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Democracy in the time of COVID-19

69% of respondents in an on-line poll taken on the side-lines of the Kofi Annan Foundation’s recent webinar on the impact of COVID 19 on democracy expressed concerns that the pandemic could ultimately erode their democracies. The webinar was the first in a newly launched series of Kofi Annan Dialogues, which bring together leaders, thinkers and activists to debate pressing issues of global concern.

The respondents concerns were shared by the panellists; former President Doris Leuthard of Switzerland, Former President Dr Goodluck Jonathan of Nigeria, and Elhadj As Sy, Chair of the Kofi Annan Foundation board and co-chair of the World Health Organization/World Bank Global Preparedness Monitoring Board.

“Governments are using the pandemic as a decoy to use autocratic rules on the people and this will compromise democracy.”
Dr Goodluck Jonathan

Indeed, around the world, from Hungary to the Philippines, numerous governments have arrogated sweeping executive powers under the guise of pandemic-related emergency measures. There are widespread concerns that once curtailed, democratic freedoms in some countries will be difficult to regain when the crisis is over.

Currently, 54 countries are considered authoritarian regimes, and 37 additional countries are in danger of transitioning to autocratic structures of governance[1].
As the pandemic continues to test democratic endurance, the number of cases of democratic backsliding will most certainly rise.

What is more, the panellists deplored the inability of the international community to come together over this crisis, instead descending into a competition to secure basic medical supplies and rival conspiracy theories aimed at deflecting blame over their controversial handling of the pandemic. As countries turn inwards to formulate national public health responses, nationalism and protectionism seem to be on the rise.

“We will emerge in a world that is less open, less prosperous, and less free.”
Doris Leuthard

The discussion was wide ranging and took its cue from  an open letter recently published by the Foundation, which expressed deep concern about how the COVID-19 emergency might be misused for political advantage, with particular concern for its impact on elections. Over 50 national elections have been postponed across the globe so far, and 19 have gone ahead despite the conditions imposed by the pandemic, sometimes raising questions about their legitimacy.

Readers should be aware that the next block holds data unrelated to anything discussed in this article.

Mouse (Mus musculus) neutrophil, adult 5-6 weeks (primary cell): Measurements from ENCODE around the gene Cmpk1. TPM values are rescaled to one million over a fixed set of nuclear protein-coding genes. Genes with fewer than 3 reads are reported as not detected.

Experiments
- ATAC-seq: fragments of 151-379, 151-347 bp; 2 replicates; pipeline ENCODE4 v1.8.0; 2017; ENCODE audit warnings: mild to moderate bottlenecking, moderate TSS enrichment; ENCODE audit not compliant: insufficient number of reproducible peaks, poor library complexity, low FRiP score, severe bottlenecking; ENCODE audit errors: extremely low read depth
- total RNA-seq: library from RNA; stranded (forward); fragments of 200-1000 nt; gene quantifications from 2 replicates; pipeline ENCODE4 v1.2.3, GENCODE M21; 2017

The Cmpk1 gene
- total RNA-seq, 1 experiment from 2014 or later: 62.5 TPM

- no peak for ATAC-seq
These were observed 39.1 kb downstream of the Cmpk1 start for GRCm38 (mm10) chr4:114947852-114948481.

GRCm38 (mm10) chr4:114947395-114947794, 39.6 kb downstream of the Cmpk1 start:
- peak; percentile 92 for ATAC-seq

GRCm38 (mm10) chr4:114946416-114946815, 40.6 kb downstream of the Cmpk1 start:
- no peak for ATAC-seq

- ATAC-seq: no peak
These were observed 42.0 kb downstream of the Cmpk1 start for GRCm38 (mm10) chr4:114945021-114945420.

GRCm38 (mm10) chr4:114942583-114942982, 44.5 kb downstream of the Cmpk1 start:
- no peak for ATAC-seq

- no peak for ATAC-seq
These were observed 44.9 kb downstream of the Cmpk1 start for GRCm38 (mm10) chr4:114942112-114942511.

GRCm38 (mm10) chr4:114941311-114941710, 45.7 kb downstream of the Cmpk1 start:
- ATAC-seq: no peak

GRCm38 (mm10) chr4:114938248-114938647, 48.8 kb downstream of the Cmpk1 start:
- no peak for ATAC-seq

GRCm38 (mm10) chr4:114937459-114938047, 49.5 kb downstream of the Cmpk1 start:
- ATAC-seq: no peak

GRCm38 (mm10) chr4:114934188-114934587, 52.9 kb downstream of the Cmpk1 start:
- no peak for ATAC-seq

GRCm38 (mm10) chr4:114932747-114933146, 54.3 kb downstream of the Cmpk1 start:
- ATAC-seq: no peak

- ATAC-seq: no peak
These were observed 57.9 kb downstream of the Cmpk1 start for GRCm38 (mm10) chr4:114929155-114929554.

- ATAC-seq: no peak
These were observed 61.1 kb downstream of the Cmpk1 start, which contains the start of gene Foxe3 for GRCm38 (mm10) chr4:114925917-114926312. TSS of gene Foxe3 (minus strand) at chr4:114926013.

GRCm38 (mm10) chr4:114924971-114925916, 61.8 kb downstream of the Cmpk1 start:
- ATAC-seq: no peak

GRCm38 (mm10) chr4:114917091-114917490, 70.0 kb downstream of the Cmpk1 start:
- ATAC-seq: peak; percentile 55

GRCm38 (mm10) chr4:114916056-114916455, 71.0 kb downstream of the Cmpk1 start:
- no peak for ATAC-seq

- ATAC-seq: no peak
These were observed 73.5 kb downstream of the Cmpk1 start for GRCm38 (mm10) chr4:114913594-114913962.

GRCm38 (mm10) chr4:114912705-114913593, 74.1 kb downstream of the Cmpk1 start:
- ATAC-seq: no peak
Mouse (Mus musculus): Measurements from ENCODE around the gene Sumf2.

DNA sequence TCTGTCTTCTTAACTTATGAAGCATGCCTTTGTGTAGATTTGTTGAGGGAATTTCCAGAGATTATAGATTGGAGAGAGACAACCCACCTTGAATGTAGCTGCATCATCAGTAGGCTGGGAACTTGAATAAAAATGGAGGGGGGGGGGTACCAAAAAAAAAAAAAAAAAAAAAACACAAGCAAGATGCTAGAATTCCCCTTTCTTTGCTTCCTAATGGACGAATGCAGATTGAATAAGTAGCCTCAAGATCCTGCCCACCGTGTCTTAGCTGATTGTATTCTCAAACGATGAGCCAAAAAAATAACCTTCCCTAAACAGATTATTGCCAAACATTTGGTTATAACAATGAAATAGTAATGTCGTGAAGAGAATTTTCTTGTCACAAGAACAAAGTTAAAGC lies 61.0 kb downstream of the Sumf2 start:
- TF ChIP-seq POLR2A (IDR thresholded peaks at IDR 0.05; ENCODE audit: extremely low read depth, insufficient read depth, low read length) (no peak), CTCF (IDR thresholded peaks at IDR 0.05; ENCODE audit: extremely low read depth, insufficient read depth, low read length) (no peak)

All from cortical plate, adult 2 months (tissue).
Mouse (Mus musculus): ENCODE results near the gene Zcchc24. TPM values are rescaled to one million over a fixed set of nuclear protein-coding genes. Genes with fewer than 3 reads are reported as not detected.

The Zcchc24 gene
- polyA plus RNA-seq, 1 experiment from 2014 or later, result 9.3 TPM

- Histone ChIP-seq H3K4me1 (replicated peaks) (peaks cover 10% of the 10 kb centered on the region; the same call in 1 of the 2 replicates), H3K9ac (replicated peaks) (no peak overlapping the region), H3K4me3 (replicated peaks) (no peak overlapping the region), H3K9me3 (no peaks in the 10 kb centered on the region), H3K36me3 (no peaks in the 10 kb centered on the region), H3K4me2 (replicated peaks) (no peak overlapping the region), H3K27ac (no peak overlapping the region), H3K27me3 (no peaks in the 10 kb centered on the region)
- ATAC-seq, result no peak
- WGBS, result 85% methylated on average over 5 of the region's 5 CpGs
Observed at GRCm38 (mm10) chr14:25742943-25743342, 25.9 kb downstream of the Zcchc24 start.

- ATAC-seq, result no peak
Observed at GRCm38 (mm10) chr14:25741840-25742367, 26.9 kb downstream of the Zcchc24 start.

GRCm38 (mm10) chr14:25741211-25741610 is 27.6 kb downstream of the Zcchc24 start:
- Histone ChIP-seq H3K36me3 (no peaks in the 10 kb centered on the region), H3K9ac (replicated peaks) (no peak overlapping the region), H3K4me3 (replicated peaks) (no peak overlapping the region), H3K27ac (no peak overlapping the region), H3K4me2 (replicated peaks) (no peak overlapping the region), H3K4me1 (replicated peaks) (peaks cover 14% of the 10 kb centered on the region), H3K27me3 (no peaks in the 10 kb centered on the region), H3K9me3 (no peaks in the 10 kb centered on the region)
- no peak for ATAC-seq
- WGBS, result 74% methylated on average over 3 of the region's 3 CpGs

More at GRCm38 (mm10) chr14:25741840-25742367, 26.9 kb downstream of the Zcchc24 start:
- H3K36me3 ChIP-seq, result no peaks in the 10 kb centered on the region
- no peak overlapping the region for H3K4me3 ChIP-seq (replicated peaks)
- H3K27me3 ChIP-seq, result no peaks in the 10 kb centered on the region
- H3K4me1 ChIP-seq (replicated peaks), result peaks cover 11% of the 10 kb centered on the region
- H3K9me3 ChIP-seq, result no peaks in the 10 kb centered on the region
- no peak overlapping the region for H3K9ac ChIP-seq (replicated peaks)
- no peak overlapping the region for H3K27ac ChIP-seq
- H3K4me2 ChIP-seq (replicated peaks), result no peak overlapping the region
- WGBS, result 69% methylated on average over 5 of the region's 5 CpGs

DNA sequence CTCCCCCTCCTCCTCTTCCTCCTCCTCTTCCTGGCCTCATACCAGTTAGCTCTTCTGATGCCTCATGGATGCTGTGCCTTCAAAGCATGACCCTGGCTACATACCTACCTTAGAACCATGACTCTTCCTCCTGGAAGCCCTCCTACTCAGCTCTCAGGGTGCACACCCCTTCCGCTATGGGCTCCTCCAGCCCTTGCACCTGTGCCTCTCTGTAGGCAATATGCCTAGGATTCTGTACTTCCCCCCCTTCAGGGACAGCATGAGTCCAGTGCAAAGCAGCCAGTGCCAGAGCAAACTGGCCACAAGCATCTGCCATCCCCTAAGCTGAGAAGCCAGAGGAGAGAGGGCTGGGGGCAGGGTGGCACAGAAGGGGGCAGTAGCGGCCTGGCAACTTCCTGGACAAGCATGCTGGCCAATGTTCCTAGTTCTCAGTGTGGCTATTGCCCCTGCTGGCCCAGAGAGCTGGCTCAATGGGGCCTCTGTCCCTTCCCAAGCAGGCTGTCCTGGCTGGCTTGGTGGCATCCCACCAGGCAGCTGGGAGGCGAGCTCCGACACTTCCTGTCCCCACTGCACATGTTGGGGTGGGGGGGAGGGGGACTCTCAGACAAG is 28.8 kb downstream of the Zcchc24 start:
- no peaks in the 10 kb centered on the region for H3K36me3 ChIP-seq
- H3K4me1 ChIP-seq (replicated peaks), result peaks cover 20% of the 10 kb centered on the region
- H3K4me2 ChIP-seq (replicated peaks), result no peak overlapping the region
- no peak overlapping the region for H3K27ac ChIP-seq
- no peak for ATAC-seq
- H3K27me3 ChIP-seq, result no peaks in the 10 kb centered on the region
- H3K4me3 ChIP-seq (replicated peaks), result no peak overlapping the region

Panellists warned that postponing elections should not be used as a pretext to impose further restrictions on democratic freedoms. If held, elections should be safe, transparent, well-observed, include all relevant stakeholders, and guarantee a high level of broad participation. Ensuring these conditions during elections has been a challenge for many states across continents, spanning from the latest presidential elections in Burundi to the administering of the US primary elections in certain states, such as Wisconsin.

In this context, it is imperative that the international community reinforce democracy and its institutions, particularly in fragile states and emerging democracies. The dialogue emphasized the need to build up public trust in ruling bodies, reinforce citizen vigilance, and strengthen individual democratic institutions to stabilize democracy.

“Deficit of trust and government accountability is a threat to democracy.”
Professor Ghassan Salamé, moderator of the panel, board member of Kofi Annan Foundation and former UN special envoy for Libya

An essential aspect of this is the growing importance of the internet and ICTs as crucial steppingstones to bolster democracy and to cement public trust. More than ever, countries are faced with an increasing need to invest in robust digital protections to counter digital attacks, which threaten to erode public trust in democracy. This is echoed in the findings of the Kofi Annan Commission on Elections and Democracy in the Digital Age, which will be discussed from a Latin American perspective in an upcoming webinar this Friday.

More generally, international cooperation will be essential in helping to promote a coordinated response to the pandemic. This will require collaboration between local operatives, continental bodies, and global networks.

“The international community needs to learn from the mistakes of the early days (of the pandemic) – solidarity instead of competition. We need strong international and regional leadership that provides a credible voice and accountability in shared responsibility and shared response.”
Elhadj As Sy


In French

[1] Ref. According to the Democracy Index, Statistic given by HE Goodluck Jonathan

This article was written by Sebastien Brack, Head of Elections and Democracy at the Kofi Annan Foundation, and Amanda Kutch.
This initiative was possible thanks to the support of Swiss Federal Department of Foreign Affairs (FDFA) – Human Security Division.